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Main context works in main queue, separate operation works in separate thread and context initialized with private queue. All works great as it should, but one little problem happened.

I found sometimes when I delete records from background thread I got exception about access to fault object inside FRC. Seems that when FRC processes entries that it got and background thread deletes the same objects, this situation happens.

What should I do to prevent exception happening ? One solution that I see, is to use special property on managed object to indicate that it is (object) deleted. Or maybe I should somehow tell the background task not no delete entries until FRC finishes it work.

Edited: My code subscribed with NSManagedObjectContextDidSaveNotification. Destination SDK: iOS 7

MainContext:

- (NSManagedObjectContext *)mainManagedObjectContext
{
if (_mainManagedObjectContext != nil) {
    return _mainManagedObjectContext;
}

_mainManagedObjectContext = [[NSManagedObjectContext alloc] initWithConcurrencyType:NSMainQueueConcurrencyType];
_mainManagedObjectContext.persistentStoreCoordinator = [self persistentStoreCoordinator];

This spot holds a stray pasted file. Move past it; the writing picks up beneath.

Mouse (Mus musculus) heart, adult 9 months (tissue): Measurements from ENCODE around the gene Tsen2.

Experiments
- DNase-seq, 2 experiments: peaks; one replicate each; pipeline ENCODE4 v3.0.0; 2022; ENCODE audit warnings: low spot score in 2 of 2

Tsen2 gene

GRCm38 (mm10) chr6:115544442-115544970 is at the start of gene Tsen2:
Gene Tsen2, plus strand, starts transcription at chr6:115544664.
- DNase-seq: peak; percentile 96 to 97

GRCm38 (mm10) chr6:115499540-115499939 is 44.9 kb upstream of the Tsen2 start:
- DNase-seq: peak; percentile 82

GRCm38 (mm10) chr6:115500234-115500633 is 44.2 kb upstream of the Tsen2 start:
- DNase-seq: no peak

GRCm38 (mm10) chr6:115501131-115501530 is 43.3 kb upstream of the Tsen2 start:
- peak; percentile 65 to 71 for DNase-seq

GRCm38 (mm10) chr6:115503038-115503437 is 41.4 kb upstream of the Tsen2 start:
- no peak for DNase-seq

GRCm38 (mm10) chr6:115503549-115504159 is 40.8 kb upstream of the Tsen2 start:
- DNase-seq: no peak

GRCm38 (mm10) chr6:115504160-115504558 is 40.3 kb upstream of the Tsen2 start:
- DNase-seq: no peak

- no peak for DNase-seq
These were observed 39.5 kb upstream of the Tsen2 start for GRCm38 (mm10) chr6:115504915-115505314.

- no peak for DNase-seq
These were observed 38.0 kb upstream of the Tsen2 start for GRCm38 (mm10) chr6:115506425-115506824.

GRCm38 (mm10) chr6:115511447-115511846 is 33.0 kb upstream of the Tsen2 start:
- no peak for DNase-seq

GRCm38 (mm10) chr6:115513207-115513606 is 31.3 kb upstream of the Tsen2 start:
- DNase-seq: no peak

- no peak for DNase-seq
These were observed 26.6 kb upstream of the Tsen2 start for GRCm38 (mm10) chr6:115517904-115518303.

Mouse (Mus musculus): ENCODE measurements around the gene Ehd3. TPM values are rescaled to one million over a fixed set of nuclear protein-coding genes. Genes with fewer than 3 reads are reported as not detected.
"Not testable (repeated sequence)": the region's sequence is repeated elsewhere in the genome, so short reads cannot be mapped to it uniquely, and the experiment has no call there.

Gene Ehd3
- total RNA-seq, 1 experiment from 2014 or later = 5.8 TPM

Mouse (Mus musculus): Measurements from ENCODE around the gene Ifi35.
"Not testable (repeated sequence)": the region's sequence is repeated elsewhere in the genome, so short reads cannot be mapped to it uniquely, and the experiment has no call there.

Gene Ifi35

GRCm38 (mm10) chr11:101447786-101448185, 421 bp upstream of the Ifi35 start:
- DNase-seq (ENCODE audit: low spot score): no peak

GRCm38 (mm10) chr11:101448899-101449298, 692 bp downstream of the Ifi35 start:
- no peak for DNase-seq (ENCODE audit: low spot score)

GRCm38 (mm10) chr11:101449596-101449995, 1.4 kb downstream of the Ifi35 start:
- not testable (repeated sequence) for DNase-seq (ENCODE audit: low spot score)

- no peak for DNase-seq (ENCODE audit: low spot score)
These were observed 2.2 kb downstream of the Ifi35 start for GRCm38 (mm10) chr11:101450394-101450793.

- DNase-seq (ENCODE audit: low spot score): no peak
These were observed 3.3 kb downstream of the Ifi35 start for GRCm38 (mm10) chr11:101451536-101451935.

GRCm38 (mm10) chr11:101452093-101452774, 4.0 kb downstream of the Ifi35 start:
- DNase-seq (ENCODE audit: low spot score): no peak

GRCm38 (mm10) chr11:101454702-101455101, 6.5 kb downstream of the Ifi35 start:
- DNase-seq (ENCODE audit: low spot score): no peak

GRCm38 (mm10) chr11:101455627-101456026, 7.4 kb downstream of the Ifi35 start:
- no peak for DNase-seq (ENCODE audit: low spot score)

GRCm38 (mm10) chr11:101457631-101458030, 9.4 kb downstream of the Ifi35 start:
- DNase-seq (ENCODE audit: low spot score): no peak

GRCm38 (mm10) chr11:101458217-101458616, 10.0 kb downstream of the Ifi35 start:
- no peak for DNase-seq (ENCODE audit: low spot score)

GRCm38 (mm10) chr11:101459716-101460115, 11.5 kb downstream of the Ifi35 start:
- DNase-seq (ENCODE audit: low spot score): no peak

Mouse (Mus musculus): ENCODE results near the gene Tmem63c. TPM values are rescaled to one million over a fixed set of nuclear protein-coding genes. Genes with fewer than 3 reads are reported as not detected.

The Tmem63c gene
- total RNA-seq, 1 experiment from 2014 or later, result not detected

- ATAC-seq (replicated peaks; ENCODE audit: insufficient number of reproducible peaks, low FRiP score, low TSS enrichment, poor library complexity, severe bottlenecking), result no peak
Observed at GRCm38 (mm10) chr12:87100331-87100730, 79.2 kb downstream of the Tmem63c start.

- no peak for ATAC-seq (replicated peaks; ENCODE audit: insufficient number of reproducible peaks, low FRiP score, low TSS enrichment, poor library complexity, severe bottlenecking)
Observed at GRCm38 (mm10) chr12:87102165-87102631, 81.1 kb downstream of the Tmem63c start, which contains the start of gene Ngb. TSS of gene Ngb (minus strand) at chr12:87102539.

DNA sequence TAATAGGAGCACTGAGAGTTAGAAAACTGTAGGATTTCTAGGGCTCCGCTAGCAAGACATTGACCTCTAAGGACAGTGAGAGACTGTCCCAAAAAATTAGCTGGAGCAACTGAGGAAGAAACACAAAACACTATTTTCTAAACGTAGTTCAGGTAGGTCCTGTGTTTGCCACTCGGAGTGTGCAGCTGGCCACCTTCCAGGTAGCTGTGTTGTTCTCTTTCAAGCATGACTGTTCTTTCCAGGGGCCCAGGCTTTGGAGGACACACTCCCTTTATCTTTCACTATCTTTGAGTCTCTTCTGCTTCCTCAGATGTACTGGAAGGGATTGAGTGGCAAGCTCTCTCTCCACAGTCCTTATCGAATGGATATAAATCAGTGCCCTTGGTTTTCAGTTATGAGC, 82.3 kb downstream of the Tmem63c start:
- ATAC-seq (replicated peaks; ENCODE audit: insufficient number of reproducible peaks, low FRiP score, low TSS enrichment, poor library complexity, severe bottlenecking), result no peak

return _mainManagedObjectContext;
}

Background context:

- (NSManagedObjectContext*)newPrivateContext
{
    NSManagedObjectContext* context = [[NSManagedObjectContext alloc] initWithConcurrencyType:NSPrivateQueueConcurrencyType];
    context.persistentStoreCoordinator = self.persistentStoreCoordinator;
    return context;
}
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can you show how you are constructing main context and worker context - i.e parent-child or observation of NSManagedObjectContextDidSaveNotification. And are you expecting this to work on iOS5? –  Warren Burton Dec 2 '13 at 10:26
    
Entry updated... –  dmitrynikolaev Dec 2 '13 at 10:56

1 Answer 1

Or maybe I should somehow tell the background task not no delete entries until FRC finishes its work.

Thats stinky code. The background thread doesn't need to know what the controller is up to.

A more modern pattern for this is

- (NSManagedObjectContext*)newPrivateContext
{
    NSManagedObjectContext* context = [[NSManagedObjectContext alloc] initWithConcurrencyType:NSPrivateQueueConcurrencyType];
    context.parent = self.mainManagedObjectContext;
    return context;
}

and then...

NSManagedObjectContext *workerContext = [self newPrivateContext];

[workerContext performBlock:^{

    //stuff to be done on the background thread

    NSError *error = NULL;
    if ([context save:&error]) {
        //handle error
    }

}];

The work will be done on a background thread and you can remove the observation of NSManagedObjectContextDidSaveNotification since establishing a parent-child relationship between the two contexts handles that automagically.

Whether that is whole of your problem is not certain but using NSManagedObjectContextDidSaveNotification can result in odd conditions if you are not doing it exactly right.

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